GODS GIFT; THE GRIME SCENE’S FORGOTTEN FARDA

So, i’m chewin’ the fat with my pal who – as it happens – is a selector for, and member of, the OG Dancehall collective ‘Lord Gelly’s Soundsystem’. This information isn’t fully relevant to the subject of this article, but they do add some credibility to his opinions that I’m about to share; seeing as he’s a certified soundbwoy and 34 year old original North London Garage raver.

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So, as I was saying, Nikki AKA OG and I were having a chat about the early noughties transition that took the UK’s Undeground Garage scene into the darker realms of what has come to be defined as Grime. A period he remembered well, and one he wasn’t particularly fond of; largely because it was turning the otherwise bubblin’ Garage raves into less of a party and more of a “hood concert” – which in short mean’t; the two- stepin’ was out, and the gunfingers were in – which for the hardcore-raving-Jungle-born-Garage-raised-masses of his generation this was not their cuppa tea.

To my pal OG, and a lot of people his age, Grime’s conception had detrimental affects on the rave scene he’d grown up in. But with that said he still had some passionate and positive things to say about it, and in particular the E3; Warlord; Original Pay As You Go MC by the name of ‘God’s Gift’. Who in his teens during the early part of this pivotal period was bringing a gritty Ruder-than-Rudeboy feel to the Garage scene in a way that had yet been attempted.

Arguably one of the first MC’s to shower the mic with an aggressive heavily Bashment influenced style – which you could likely attribute to the popularity of the likes of Bounty Killer, Buju Blanton and other heavyweight 90s Dancehall stars; plus the direct link from Garage to Jungle and Drum & Bass which incorporated the same influences.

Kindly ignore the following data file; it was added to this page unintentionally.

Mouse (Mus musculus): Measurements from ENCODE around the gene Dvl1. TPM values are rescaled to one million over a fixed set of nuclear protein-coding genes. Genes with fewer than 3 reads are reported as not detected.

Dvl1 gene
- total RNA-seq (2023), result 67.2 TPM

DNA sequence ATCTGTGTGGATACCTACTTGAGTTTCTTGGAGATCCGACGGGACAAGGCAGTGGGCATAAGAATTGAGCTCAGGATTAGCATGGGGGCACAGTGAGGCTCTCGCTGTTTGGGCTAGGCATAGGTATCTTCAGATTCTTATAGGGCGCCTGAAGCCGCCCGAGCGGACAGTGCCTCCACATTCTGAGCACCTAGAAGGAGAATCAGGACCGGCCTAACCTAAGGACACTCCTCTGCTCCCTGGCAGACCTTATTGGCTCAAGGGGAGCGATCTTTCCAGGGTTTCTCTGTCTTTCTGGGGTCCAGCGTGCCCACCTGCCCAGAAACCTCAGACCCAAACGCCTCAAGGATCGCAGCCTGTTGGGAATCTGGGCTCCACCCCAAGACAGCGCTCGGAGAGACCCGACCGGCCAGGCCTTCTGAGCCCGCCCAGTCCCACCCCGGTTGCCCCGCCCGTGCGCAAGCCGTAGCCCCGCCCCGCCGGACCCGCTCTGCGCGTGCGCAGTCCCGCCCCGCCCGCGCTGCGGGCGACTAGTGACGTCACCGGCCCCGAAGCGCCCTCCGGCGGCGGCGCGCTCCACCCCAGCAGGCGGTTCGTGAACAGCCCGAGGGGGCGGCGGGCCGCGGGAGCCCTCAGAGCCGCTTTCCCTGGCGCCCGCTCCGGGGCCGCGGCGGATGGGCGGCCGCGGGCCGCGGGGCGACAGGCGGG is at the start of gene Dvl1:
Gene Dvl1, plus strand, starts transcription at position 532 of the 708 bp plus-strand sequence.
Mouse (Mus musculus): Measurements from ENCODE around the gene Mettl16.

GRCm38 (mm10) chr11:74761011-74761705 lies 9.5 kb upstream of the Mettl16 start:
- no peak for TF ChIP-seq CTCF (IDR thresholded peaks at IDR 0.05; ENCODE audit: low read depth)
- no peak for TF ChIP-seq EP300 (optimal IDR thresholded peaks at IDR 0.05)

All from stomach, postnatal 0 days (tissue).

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Gods Gift was bringin the swagger and attitude of Jamaica’s biggest, baddest and most notorious MC’s into the lancscape of London’s contemporary rave sound of the early 00’s. Patwa, street talk and ruggedness laid over the poppin’ Garage beats of the era. A precursor of sorts to the burgeoning Grime shift that was starting to fade in, as the ‘Gucci Loafer’ Garage Scene was beginning to fade out.

In compound with his street content and dizzying delivery, God’s Gift was one of the most credibly hood, genuinely feared MC’s. But he came into the game at the age of 16 and gained his initial notoriety with his ‘Tribute to 21 MC’s circa 99, which paid homage to the most the popular MC’s of the time including man like Munchy, Creed, Precious, and B Live, producing a lyrical medley which incorporated their catch phrases and iconic bars – humble beginnings.

The tribute to 21 MC’s was – in some ways – the spark that launched Gifts early ascent, and as he grew from 16 to 19, he developed from a young clean quintessential Garage MC, into the rough and rude Yardman on and off the mic that the Garage scene respected and the streets feared.

“I’M HEERE NOW and i’m doin’ the do, nuff MC’s wish they was in my shoes, 19 years old with an MR 2!” Are the bars my pal OG recalls the most vividly. The fact a 19 year old boy from Roman Road Estate – Bow E3 – was pushing that kinda whip said a lot about Gifts street activity, and like in most cases, the realness and raw appeal of these kinds of lyrics engaged a generation of young Pirate Radio listeners in a way that other MC’s weren’t. “Me and my crew we nar pet, you don’t wanna get gunshot in ya neck!” – Gods Gift, 2001

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On top of the street cred, unlike the MC’s of the time who were still on this ‘Lybical Dan Lybical G’ ting, Gift was more greaze and more advance than the average mic man. “Gods Gift, Mighty Mo, B Live, Plague and Wiley were spittin with content…” Recalls OG when discussing the critically acclaimed top ranking MC’s of the era. “Riko was big on the Drum and Bass scene, but like Gift he also went pen, so he missed the early Garage-Grime thing..”